In the autumn of 2002, members of an Islamist terrorist group detonated three bombs in a tourist district on the Indonesian island of Bali. Hundreds were injured and 202 were killed, including seven Americans.
"The Paradise Guest House," local author Ellen Sussman's latest novel, follows the lives of several fictional characters who've been irreparably impacted by the Balinese nightclub bombings.
For much of the novel, the leading protagonist is Jamie, a 32-year-old Californian who works as an adventure guide for a Berkeley-based travel company. Jamie was visiting Bali with her Chilean boyfriend, scouting out potential tour opportunities, when she was caught up in the terrorist attacks. After risking her life to help fellow victims and suffering injury, she was rescued by Gabe, an American ex-pat, and the two quickly formed a strong bond, only to lose each other soon after. One year later, Jamie, still traumatized by her experience, returns to Bali to seek closure, attend a memorial ceremony, confront her haunting memories and, she hopes, find Gabe.
In flashbacks, the reader learns of Jamie's childhood in Palo Alto (including references to local establishments such as the Stanford Park Hotel); how her father installed in her a love of adventure and then abandoned the family, leaving Jamie unwilling or unable to settle down; her overprotective but loving mother; her dissolving relationship with her beau, the doomed Miguel; and her close paternal relationship to her boss, Larson. When the book switches back to the present, Jamie meets her kindly Balinese host Nyoman (the owner of the titular guest house), who also suffered greatly in the attacks of the previous year, as well as the mischievous urchin Bambang, both of whom will help her make her peace with the stunningly beautiful but now tragedy-tainted island.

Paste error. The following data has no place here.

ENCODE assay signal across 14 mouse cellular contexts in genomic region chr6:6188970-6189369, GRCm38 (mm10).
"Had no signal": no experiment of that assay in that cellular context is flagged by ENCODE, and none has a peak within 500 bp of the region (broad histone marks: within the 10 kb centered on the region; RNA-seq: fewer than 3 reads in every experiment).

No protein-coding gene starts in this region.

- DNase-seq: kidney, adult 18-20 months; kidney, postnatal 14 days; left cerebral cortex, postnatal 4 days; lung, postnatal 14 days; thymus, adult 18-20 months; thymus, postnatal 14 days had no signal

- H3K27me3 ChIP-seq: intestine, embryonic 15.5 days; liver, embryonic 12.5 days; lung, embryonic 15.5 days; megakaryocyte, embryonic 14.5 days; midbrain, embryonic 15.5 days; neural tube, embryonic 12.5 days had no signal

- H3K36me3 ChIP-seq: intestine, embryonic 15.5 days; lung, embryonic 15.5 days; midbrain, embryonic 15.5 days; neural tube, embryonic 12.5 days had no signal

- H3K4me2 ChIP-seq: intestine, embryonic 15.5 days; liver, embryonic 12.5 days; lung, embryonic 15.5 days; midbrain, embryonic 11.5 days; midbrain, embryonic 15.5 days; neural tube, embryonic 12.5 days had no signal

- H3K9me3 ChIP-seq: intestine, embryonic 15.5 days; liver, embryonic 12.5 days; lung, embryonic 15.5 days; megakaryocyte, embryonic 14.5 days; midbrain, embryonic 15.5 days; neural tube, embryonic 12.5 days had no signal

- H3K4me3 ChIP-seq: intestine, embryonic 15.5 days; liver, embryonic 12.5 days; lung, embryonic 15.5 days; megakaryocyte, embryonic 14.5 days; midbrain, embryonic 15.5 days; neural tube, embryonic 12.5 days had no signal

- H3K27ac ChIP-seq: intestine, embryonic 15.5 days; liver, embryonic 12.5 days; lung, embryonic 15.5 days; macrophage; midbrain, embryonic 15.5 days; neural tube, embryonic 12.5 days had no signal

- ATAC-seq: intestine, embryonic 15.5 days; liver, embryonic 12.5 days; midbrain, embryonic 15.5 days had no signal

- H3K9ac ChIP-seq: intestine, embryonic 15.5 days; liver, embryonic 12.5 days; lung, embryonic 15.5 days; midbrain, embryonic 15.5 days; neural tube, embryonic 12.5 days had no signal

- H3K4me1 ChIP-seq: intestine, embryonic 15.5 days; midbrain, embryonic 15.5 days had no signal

Midway through, the book's perspective shifts to that of Gabe. In a similar mix of flashback and contemporary narrative we discover Gabe's history as a Boston journalist and how family grief led him to leave the U.S. for a relaxed life as an elementary school teacher in Bali. Though he's closed off his heart due to his past losses, and Jamie's plagued by guilt over her survival in the face of others' deaths, the two find their defenses dropping as their connection deepens.
"The Paradise Guest House," with its blend of romance, adventure, action and history, could easily work as a motion picture, so don't be surprised to see it someday at a theater near you.
Sussman is an effective writer who keeps the plot developing at a quick pace. When (spoiler alert) Jamie and Gabe finally have their long-awaited reunion the emotional payoff is sweet. Her dialogue is occasionally clunky, especially when an Indonesian is comparing Balinese and Western culture, but on the whole the book is a pleasure to devour easily in a short period of time. It feels a bit wrong to use words such as "pleasure," "beach book" and so forth when the story deals with such tragic true events but, strange though it may seem, the gripping story nonetheless will make excellent summer reading.
It is to Sussman's credit that a book about a traveler's trip gone so very wrong still made me wish to travel to Bali. She captures Jamie's adventurous spirit and wanderlust and paints an affectionate picture of Bali as a place, though troubled by corruption, poverty and Western exploitation, well worthy of investigation.
At its heart, "The Paradise Guest House" is a lovely little novel about human connection in the face of humanity at its very worst. Since the bombings in Bali happened relatively quickly on the heels of the massive Sept. 11, 2001, attacks and on the other side of the world, American readers may not remember or know much of the events, and the novel serves as a poignant tribute and reminder to the lives lost and/or damaged in this faraway not-quite paradise.